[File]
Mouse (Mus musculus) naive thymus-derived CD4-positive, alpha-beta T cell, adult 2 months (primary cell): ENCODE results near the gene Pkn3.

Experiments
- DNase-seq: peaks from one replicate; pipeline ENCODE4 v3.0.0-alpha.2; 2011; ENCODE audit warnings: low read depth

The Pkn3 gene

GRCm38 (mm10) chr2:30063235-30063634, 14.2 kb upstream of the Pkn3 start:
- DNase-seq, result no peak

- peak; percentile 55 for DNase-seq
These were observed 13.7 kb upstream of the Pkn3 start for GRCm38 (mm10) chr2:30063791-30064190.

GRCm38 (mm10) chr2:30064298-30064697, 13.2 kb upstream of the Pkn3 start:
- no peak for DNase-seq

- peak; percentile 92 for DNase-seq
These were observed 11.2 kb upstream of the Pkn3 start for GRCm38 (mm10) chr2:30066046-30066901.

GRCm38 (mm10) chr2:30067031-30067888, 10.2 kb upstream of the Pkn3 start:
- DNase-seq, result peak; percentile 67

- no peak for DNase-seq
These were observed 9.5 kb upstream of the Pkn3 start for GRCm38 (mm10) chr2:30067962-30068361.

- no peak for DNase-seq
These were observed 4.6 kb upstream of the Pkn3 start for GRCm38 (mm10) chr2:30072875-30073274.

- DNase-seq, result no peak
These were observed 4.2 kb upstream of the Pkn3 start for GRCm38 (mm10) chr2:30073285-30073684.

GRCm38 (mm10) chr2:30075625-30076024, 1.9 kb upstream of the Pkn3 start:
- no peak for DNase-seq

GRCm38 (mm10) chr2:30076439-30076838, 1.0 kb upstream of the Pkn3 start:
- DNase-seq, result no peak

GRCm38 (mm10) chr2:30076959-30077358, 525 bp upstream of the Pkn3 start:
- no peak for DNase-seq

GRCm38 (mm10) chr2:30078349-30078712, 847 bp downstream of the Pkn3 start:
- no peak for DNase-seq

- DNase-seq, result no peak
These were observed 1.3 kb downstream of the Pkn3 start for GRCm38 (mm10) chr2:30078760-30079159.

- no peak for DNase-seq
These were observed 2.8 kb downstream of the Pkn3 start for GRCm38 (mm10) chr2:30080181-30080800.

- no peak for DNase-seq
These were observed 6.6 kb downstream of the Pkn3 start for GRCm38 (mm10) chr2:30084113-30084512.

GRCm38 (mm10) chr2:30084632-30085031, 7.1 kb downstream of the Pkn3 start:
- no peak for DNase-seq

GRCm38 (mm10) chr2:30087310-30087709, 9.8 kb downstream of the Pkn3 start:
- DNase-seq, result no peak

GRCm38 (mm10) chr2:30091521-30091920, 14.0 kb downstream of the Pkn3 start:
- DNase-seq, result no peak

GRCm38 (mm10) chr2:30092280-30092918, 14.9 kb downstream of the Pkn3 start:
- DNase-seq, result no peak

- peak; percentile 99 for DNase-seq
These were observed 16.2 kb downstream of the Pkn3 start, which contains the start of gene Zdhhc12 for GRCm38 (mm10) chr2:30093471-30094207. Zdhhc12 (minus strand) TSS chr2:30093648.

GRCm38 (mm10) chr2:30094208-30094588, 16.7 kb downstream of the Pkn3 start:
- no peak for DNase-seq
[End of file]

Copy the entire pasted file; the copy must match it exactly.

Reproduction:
Mouse (Mus musculus) naive thymus-derived CD4-positive, alpha-beta T cell, adult 2 months (primary cell): ENCODE results near the gene Pkn3.

Experiments
- DNase-seq: peaks from one replicate; pipeline ENCODE4 v3.0.0-alpha.2; 2011; ENCODE audit warnings: low read depth

The Pkn3 gene

GRCm38 (mm10) chr2:30063235-30063634, 14.2 kb upstream of the Pkn3 start:
- DNase-seq, result no peak

- peak; percentile 55 for DNase-seq
These were observed 13.7 kb upstream of the Pkn3 start for GRCm38 (mm10) chr2:30063791-30064190.

GRCm38 (mm10) chr2:30064298-30064697, 13.2 kb upstream of the Pkn3 start:
- no peak for DNase-seq

- peak; percentile 92 for DNase-seq
These were observed 11.2 kb upstream of the Pkn3 start for GRCm38 (mm10) chr2:30066046-30066901.

GRCm38 (mm10) chr2:30067031-30067888, 10.2 kb upstream of the Pkn3 start:
- DNase-seq, result peak; percentile 67

- no peak for DNase-seq
These were observed 9.5 kb upstream of the Pkn3 start for GRCm38 (mm10) chr2:30067962-30068361.

- no peak for DNase-seq
These were observed 4.6 kb upstream of the Pkn3 start for GRCm38 (mm10) chr2:30072875-30073274.

- DNase-seq, result no peak
These were observed 4.2 kb upstream of the Pkn3 start for GRCm38 (mm10) chr2:30073285-30073684.

GRCm38 (mm10) chr2:30075625-30076024, 1.9 kb upstream of the Pkn3 start:
- no peak for DNase-seq

GRCm38 (mm10) chr2:30076439-30076838, 1.0 kb upstream of the Pkn3 start:
- DNase-seq, result no peak

GRCm38 (mm10) chr2:30076959-30077358, 525 bp upstream of the Pkn3 start:
- no peak for DNase-seq

GRCm38 (mm10) chr2:30078349-30078712, 847 bp downstream of the Pkn3 start:
- no peak for DNase-seq

- DNase-seq, result no peak
These were observed 1.3 kb downstream of the Pkn3 start for GRCm38 (mm10) chr2:30078760-30079159.

- no peak for DNase-seq
These were observed 2.8 kb downstream of the Pkn3 start for GRCm38 (mm10) chr2:30080181-30080800.

- no peak for DNase-seq
These were observed 6.6 kb downstream of the Pkn3 start for GRCm38 (mm10) chr2:30084113-30084512.

GRCm38 (mm10) chr2:30084632-30085031, 7.1 kb downstream of the Pkn3 start:
- no peak for DNase-seq

GRCm38 (mm10) chr2:30087310-30087709, 9.8 kb downstream of the Pkn3 start:
- DNase-seq, result no peak

GRCm38 (mm10) chr2:30091521-30091920, 14.0 kb downstream of the Pkn3 start:
- DNase-seq, result no peak

GRCm38 (mm10) chr2:30092280-30092918, 14.9 kb downstream of the Pkn3 start:
- DNase-seq, result no peak

- peak; percentile 99 for DNase-seq
These were observed 16.2 kb downstream of the Pkn3 start, which contains the start of gene Zdhhc12 for GRCm38 (mm10) chr2:30093471-30094207. Zdhhc12 (minus strand) TSS chr2:30093648.

GRCm38 (mm10) chr2:30094208-30094588, 16.7 kb downstream of the Pkn3 start:
- no peak for DNase-seq